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A Plan to Repeal and Replace Obamacare

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Obamacare is a proven policy failure. Congress and the Trump Administration must completely repeal the law, beginning by seizing the opportunity to accomplish as much of repeal as possible through the reconciliation process. Congress must focus on the fundamentals: equalizing the tax treatment of health insurance; restoring commonsense regulation of health insurance; and addressing the serious need for reform in Medicare and Medicaid by adopting policies that give individuals control over their health care. High quality health care means all Americans should be free to choose a health care plan that meets their needs and reflects their values. Congress must act now to repeal Obamacare and replace it with a new set of options that empower Americans, not government.

Read the full report at Heritage.org.

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Alabama Should Open Up Doors to Direct Primary Care

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Alabama should consider making sure direct primary agreements do not constitute insurance under state law, one of the greatest hurdles facing DPC models today. This would free doctors and patients from many expensive regulations imposed under the state’s insurance code. It would also help open up the state’s health care market to more DPC programs and improve health care freedom across Alabama. According to the Docs4PatientCare Foundation, “14 states [have] thus far [chosen] to clarify that DPC is not a ‘risk-bearing entity’ for the purposes of regulation by state insurance commissioners.” Similar proposals have been introduced over the past year in Georgia and Tennessee, and another will soon be introduced in Maine.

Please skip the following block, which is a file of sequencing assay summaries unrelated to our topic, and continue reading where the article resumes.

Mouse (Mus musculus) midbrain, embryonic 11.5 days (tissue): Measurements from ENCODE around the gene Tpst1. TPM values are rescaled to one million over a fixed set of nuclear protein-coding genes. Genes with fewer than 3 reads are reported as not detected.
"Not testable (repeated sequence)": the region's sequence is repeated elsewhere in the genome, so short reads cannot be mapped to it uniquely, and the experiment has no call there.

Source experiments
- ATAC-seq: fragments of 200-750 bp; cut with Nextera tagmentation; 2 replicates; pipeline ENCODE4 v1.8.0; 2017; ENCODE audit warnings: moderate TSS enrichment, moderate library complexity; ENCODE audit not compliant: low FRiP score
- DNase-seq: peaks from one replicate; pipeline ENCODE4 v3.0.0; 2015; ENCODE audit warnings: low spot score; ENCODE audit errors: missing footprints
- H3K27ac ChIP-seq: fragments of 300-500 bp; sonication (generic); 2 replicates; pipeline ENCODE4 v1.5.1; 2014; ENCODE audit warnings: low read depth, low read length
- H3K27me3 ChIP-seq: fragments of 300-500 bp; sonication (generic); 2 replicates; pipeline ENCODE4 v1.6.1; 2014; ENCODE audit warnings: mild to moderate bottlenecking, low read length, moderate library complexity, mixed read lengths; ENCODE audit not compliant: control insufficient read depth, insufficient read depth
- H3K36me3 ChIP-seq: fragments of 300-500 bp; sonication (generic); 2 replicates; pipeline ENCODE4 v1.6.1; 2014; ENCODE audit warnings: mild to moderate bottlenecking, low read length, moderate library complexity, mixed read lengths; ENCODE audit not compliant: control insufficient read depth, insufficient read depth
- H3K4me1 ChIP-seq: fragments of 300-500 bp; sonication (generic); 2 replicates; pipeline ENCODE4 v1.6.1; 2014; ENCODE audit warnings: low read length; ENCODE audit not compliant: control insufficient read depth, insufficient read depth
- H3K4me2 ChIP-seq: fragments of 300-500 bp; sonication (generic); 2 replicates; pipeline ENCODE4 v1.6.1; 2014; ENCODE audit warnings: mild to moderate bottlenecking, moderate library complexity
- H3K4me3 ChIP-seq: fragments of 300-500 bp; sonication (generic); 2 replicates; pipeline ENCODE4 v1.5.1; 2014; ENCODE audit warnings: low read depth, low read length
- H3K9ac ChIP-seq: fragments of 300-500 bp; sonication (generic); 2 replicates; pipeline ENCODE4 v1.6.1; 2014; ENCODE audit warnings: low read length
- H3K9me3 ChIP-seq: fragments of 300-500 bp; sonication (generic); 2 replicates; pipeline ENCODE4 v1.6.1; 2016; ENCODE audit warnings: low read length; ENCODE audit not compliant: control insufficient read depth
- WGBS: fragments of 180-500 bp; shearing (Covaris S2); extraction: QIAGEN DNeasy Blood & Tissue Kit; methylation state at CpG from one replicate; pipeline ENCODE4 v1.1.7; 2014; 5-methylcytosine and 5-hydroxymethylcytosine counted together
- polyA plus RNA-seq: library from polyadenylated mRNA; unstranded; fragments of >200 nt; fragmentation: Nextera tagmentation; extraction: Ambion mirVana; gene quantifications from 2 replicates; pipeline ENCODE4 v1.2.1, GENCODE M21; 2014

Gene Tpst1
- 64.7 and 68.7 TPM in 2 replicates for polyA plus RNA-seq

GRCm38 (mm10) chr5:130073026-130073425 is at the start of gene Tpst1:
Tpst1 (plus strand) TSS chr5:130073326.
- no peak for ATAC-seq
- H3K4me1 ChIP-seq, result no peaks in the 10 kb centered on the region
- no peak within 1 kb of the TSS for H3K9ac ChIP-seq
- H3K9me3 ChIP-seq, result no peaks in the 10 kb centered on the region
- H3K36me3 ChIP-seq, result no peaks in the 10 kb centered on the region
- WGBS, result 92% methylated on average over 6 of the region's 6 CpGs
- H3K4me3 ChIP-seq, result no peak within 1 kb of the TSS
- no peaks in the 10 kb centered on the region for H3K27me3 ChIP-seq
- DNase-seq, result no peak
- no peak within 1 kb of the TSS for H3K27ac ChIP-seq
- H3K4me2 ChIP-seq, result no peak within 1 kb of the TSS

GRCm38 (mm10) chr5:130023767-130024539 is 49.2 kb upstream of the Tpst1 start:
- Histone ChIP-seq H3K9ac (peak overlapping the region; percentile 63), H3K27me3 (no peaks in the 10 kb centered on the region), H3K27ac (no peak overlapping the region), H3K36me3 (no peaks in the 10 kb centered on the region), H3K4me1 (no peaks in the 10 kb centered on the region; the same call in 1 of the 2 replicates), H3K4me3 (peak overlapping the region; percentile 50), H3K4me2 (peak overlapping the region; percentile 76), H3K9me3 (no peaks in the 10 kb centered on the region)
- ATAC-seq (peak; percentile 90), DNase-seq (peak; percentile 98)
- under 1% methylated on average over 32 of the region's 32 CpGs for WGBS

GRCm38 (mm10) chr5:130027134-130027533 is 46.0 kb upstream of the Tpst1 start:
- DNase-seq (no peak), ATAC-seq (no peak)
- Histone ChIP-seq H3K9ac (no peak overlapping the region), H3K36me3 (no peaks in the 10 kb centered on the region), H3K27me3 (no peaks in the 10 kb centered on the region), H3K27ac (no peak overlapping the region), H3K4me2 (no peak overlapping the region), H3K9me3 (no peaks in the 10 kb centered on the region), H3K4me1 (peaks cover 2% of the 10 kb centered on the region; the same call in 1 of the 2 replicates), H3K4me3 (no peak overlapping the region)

Under a direct primary care program, patients pay a monthly membership fee, typically ranging from around $50 to $80. As part of the membership, patients receive a more generous allocation of appointments than they would under most traditional plans, even when taking into account some same-day appointments and house calls. The guarantee of a set monthly fee removes the layers of regulation and bureaucracy created by the traditional insurance system and allows physicians to see fewer patients and focus more on each patient.

Routine tests and procedures are also included in most DPC plans, and lower membership fees are often charged for programs that do not provide these additional services. According to the Docs4Patient Care Foundation, under a DPC model, medical practice overhead can be reduced by as much as 40 percent. Proponents of DPC programs agree these services are best used in conjunction with a high-deductible health care insurance plan or another form of catastrophic coverage to handle in-patient health care services. The American Academy of Family Physicians has endorsed the DPC model.Direct primary care empowers patients and doctors, giving them more freedom to establish and participate in health care provider models that work best for all patients. Alabama should remove unnecessary regulatory barriers to direct primary care to help revitalize the state’s primary health care system.

Direct primary care empowers patients and doctors, giving them more freedom to establish and participate in health care provider models that work best for all patients. Alabama should remove unnecessary regulatory barriers to direct primary care to help revitalize the state’s primary health care system.

Read the full research and commentary at The Heartland Institute.org

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“What Happens When Doctors Only Take Cash”? Everybody, Especially Patients, Wins